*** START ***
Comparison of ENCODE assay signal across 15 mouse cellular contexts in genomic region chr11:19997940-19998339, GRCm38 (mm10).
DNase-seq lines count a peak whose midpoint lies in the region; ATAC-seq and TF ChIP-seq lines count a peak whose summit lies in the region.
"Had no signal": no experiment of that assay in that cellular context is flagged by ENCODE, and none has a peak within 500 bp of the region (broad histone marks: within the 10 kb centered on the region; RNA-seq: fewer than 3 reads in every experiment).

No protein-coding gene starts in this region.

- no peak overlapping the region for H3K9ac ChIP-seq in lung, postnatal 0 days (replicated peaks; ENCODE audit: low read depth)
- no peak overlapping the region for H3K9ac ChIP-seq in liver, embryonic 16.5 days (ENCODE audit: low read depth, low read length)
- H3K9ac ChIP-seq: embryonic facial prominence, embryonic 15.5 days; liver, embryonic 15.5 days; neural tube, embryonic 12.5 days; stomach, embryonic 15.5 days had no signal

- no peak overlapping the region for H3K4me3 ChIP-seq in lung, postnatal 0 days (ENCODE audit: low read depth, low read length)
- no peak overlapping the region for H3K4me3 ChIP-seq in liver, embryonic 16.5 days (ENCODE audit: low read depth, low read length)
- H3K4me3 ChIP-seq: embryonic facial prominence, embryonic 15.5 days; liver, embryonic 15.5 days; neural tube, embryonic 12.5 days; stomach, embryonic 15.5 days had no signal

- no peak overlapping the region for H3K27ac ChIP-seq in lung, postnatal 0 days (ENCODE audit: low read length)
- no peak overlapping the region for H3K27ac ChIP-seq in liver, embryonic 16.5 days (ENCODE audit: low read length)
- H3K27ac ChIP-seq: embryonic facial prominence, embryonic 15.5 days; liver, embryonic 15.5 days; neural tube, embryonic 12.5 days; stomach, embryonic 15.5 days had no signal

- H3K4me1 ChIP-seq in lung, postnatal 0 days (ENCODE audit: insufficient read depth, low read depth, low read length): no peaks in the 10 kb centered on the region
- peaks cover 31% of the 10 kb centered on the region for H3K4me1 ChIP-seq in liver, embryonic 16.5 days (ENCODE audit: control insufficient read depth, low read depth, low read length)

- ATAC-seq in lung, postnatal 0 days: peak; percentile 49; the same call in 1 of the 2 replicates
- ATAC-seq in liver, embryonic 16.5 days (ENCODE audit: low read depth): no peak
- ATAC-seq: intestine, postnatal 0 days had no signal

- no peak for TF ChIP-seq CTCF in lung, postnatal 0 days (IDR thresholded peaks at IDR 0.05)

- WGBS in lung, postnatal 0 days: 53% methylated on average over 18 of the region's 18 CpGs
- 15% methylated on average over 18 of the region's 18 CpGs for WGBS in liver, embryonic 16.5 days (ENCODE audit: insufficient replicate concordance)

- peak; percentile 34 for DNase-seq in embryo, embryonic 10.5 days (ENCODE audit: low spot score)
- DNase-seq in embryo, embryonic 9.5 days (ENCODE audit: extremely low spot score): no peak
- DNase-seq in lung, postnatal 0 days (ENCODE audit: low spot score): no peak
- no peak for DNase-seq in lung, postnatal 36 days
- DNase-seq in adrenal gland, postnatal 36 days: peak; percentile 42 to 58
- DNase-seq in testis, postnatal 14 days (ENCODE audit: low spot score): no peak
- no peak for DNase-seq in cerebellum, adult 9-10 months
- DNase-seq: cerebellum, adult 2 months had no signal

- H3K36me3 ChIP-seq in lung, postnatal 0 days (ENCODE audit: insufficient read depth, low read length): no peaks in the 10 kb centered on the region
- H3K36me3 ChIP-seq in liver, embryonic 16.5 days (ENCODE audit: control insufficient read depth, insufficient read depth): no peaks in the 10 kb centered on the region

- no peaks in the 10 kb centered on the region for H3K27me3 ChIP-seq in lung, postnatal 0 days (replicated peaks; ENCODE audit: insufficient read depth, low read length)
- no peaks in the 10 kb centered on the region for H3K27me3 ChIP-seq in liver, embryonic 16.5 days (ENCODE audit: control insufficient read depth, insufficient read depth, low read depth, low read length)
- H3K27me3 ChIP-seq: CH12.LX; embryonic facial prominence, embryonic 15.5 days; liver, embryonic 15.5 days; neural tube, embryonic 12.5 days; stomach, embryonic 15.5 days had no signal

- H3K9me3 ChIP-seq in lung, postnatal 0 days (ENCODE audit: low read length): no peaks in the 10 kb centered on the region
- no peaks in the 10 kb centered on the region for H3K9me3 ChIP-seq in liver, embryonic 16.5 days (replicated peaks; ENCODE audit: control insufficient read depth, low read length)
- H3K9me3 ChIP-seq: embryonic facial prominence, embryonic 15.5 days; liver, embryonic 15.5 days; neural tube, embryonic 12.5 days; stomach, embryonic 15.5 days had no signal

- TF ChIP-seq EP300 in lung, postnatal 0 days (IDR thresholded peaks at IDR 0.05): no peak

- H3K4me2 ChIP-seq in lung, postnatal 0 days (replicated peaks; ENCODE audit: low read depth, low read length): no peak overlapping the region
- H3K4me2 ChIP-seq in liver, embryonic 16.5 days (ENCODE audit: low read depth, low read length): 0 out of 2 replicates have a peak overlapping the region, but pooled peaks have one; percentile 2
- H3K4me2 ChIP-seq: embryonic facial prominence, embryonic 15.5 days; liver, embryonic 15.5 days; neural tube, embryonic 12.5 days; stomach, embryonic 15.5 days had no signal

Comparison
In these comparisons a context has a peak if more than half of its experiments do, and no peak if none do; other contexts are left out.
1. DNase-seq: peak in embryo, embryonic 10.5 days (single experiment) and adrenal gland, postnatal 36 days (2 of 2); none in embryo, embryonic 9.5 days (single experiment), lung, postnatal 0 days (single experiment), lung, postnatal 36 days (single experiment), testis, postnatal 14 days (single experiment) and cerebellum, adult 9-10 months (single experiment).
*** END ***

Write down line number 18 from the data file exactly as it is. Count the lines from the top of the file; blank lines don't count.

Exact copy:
- ATAC-seq: intestine, postnatal 0 days had no signal